JOSE Mourinho is the Teflon don of football management. The 56-year-old from Setubal, a life member of the Largs mafia, is fast becoming to his sport what Boris Johnson is to politics; a man whose personal brand and celebrity somehow seems to rise above all the chaos and destruction he leaves in his wake.

This isn’t personal. In fact, I vividly remember the only audience the great man has ever granted me, a one-to-one in the mixed zone in the immediate aftermath of him masterminding Celtic’s Uefa Cup final defeat in Seville in 2003. This was fully a year before he anointed himself ‘the special one’ and he was the polar opposite of the arrogant caricature he became for the English media.

He must have been dying to crack open his favourite red wine that night but he was magnanimous to a fault with this one last member of the Scottish Sunday press corps, eulogising Celtic under Martin O’Neill and predicting they would be an asset to the Champions League next season.


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Just perhaps that casual charm has worked its magic on Daniel Levy in the last few hours too, though - as the Spurs chairman’s decision to parachute the Portuguese into the hot seat at Tottenham is at best a calculated risk and at worst a reckless gamble. So recently had that role been vacated by Mauricio Pochettino that his chair in the manager’s office must still be warm.

Neither am I saying Mourinho is a bad football manager. His palmares say it all. League titles in Portugal, to go along with Uefa Cup and Champions League wins. Three league titles across two spells as Chelsea manager. A brace of Serie A titles and a Champions League win with Inter. A La Liga crown during a brief, eventful period with Real Madrid. Then there was Manchester United, where he also won things, even if it was only the Uefa Cup and the EFL Cup.

Backed by his formidable talents as a self-publicist, Levy has jumped to offer Mourinho a return to gainful employment – perhaps wary that he might end up at Arsenal, Real Madrid or elsewhere instead. It wasn’t so long ago the suggestion was doing the rounds of him even slumming it in Scottish football with Celtic, but here he is, rumoured to be trousering £15m a year and work with a group of players which made it to the Champions League final just months previously. Nice work if you can get it.

The best you can say for Levy’s decision is that he has gone for an even bigger character to keep the big characters in his dressing room to heel. Even without the veiled comments in the press yesterday to the effect that Pochettino had “lost the dressing room”, one look at the Premier League table is enough to show that something has gone badly awry with this talented Spurs team. They sit 14th, with the former Ajax trio of Christian Eriksen, Toby Alderweireld and Yan Vertonghen all out of contract in the summer and appearing hugely demotivated in recent times.


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Perhaps it was inevitable that Pochettino’s message might eventually grow cold after six years at the club where he reached top four in four of the last five seasons and came closer than most have done to landing both the Premier League and Champions League table. But a rudimentary trawl through Mourinho’s back pages is enough these days to prove that he can usually just about provoke a complete player revolt in two years.

So it was at Chelsea (twice), Real Madrid and Manchester United, where his relationship with star man Paul Pogba disintegrated almost completely and huge sums of money were frittered away on vanity projects such as signing Alexis Sanchez. The pattern is usually the same with Mourinho: an instant bounce, a flat-lining and then eventually an all-out mutiny.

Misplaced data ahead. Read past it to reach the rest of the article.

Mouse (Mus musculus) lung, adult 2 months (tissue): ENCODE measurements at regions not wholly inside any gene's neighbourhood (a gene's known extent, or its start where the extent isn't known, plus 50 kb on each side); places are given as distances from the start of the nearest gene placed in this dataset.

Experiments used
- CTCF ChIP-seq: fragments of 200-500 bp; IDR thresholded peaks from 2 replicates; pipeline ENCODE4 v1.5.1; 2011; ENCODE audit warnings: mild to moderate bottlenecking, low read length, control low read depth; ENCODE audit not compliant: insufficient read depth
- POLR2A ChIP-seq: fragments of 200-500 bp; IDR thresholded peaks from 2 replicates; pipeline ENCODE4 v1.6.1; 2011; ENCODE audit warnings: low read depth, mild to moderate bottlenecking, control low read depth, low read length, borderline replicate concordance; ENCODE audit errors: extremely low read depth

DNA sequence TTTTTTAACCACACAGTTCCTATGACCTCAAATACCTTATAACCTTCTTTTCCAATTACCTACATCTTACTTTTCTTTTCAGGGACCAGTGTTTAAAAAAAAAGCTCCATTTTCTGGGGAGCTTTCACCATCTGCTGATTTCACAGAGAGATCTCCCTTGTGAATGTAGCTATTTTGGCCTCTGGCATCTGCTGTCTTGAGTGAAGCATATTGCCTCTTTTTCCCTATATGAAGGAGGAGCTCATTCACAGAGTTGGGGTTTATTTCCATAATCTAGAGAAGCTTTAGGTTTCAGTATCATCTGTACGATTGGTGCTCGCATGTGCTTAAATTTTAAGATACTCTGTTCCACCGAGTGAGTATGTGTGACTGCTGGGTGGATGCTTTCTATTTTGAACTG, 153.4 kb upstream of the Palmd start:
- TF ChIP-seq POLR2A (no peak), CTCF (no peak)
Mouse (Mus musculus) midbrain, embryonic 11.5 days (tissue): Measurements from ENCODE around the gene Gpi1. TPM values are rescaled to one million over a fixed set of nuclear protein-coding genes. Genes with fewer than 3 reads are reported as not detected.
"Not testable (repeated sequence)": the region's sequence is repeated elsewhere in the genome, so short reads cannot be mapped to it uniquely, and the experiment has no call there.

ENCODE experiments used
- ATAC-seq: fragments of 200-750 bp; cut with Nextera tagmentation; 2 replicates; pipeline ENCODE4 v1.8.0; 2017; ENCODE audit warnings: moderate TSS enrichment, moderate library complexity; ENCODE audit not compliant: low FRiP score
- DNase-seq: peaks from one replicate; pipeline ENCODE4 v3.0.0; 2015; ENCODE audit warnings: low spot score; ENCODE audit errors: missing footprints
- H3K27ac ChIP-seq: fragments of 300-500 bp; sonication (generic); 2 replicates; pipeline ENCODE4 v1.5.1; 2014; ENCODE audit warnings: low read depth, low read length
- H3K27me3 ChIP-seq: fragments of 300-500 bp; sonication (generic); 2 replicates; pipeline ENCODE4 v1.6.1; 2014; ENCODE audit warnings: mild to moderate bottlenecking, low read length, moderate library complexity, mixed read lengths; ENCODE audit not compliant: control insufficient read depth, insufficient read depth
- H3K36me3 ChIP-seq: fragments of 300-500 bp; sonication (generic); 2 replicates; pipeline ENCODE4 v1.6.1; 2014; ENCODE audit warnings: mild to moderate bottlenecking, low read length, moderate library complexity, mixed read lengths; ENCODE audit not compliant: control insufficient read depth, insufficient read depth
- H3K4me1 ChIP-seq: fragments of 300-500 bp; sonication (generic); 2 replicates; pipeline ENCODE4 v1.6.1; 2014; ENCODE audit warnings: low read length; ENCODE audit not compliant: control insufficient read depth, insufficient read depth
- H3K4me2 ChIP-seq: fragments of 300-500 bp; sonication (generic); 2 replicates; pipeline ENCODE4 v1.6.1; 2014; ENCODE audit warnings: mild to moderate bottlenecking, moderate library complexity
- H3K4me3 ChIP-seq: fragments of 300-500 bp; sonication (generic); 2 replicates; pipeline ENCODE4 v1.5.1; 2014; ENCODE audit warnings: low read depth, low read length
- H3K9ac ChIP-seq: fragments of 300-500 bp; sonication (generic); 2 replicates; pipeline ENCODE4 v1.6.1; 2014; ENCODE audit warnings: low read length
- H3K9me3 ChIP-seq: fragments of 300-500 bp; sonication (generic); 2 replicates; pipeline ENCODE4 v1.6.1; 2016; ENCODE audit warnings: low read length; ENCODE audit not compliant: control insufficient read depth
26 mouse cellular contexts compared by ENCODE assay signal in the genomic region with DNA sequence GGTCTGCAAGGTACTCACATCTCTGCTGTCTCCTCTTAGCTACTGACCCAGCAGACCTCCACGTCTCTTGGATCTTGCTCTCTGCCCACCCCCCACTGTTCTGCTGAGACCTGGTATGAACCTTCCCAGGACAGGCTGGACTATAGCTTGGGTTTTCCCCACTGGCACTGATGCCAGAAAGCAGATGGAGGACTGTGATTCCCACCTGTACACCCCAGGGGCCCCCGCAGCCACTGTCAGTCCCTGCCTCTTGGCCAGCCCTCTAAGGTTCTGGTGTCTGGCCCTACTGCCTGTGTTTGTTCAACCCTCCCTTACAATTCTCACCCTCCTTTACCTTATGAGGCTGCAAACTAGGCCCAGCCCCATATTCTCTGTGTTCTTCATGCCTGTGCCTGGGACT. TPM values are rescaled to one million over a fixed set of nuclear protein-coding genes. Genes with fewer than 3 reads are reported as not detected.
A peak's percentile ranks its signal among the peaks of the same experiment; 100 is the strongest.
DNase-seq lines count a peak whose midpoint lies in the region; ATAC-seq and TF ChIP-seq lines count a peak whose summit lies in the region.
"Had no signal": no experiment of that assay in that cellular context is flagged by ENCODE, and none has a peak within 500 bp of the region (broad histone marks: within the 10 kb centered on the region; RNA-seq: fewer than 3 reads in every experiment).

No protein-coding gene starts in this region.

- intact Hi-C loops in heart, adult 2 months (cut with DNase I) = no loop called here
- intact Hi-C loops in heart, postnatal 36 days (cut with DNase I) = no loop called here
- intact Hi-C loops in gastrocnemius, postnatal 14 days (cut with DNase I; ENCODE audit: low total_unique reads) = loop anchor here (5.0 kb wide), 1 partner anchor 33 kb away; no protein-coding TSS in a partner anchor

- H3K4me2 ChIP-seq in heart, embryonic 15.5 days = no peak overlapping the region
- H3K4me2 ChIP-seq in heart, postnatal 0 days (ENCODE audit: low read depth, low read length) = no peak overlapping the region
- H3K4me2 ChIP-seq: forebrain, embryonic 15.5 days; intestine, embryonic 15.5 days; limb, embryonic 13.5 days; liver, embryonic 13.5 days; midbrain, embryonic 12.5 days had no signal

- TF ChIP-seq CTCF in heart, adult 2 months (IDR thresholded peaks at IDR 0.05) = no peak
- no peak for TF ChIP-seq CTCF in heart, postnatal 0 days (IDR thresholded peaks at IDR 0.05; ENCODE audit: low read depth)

Perhaps, this time is the time where he can provide the instant hit to get Tottenham back on the rails yet leave the fabric of the club intact. With our own Scott McTominay just one young player who has benefited from his tutelage, maybe this time he will do more to work with the club’s academy prospects rather than just spend all the money which Pochettino frequently felt wasn’t given to him.

But don’t bet on it. Bet on the Mourinho experiment coming to an equally abrupt end, due to another outburst or player power, two years down the line.

And just remember, whatever happens, football management’s Teflon don will most likely be able to hand pick the next hot seat he wants to make himself at home in.


IF you frequent online supporter message boards or social media, you may recognise one of the battle lines which tends to be drawn.

One one side are the ‘happy clappers’ - ie those who believe that a club, team or manager is heading in the right direction. On the other are the ‘doom merchants’ - those who feel said entity’s best efforts are bound to end in failure.


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It is in this context that I noted the mantra from manager Steve Clarke about shutting down any negative line of thinking. Whether it was call-offs, our defensive shortcomings, the difficulties of our prospective play-off opponents Serbia and Norway, or the shortage of preparation time, Clarke simply didn’t want to know.

Okay, so burying our heads in the sand won’t make our players better overnight. But by the same token few get got better by continually being told how much worse they are than Kenny Dalglish.

I think Clarke has a point here - perhaps it is a self defence mechanism after years of failure but we ARE too negative and defeatist in this country. It won’t be easy to change that mindset, particularly in world-weary football circles, but like Josh Taylor scribbling out the words ‘future world champion’, thinking positive might just be the first step in getting us to Euro 2020.